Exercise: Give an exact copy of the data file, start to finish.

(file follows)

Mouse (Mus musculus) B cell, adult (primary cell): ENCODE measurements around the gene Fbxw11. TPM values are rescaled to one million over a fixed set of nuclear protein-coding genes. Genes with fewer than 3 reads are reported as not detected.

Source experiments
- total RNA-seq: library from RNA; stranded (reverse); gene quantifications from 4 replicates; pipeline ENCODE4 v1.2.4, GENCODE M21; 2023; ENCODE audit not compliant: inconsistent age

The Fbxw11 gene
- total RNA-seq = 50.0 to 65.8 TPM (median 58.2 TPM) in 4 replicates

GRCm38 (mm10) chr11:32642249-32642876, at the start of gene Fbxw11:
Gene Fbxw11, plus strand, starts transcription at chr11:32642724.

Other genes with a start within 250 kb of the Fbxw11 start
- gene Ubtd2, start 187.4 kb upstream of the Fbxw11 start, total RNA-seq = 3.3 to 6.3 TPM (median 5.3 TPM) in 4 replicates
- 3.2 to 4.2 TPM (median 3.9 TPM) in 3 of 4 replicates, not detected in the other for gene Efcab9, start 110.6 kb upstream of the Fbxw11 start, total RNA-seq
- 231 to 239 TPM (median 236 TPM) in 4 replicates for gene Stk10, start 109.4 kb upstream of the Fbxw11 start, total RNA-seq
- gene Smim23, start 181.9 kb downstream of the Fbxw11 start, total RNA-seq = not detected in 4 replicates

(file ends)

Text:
Mouse (Mus musculus) B cell, adult (primary cell): ENCODE measurements around the gene Fbxw11. TPM values are rescaled to one million over a fixed set of nuclear protein-coding genes. Genes with fewer than 3 reads are reported as not detected.

Source experiments
- total RNA-seq: library from RNA; stranded (reverse); gene quantifications from 4 replicates; pipeline ENCODE4 v1.2.4, GENCODE M21; 2023; ENCODE audit not compliant: inconsistent age

The Fbxw11 gene
- total RNA-seq = 50.0 to 65.8 TPM (median 58.2 TPM) in 4 replicates

GRCm38 (mm10) chr11:32642249-32642876, at the start of gene Fbxw11:
Gene Fbxw11, plus strand, starts transcription at chr11:32642724.

Other genes with a start within 250 kb of the Fbxw11 start
- gene Ubtd2, start 187.4 kb upstream of the Fbxw11 start, total RNA-seq = 3.3 to 6.3 TPM (median 5.3 TPM) in 4 replicates
- 3.2 to 4.2 TPM (median 3.9 TPM) in 3 of 4 replicates, not detected in the other for gene Efcab9, start 110.6 kb upstream of the Fbxw11 start, total RNA-seq
- 231 to 239 TPM (median 236 TPM) in 4 replicates for gene Stk10, start 109.4 kb upstream of the Fbxw11 start, total RNA-seq
- gene Smim23, start 181.9 kb downstream of the Fbxw11 start, total RNA-seq = not detected in 4 replicates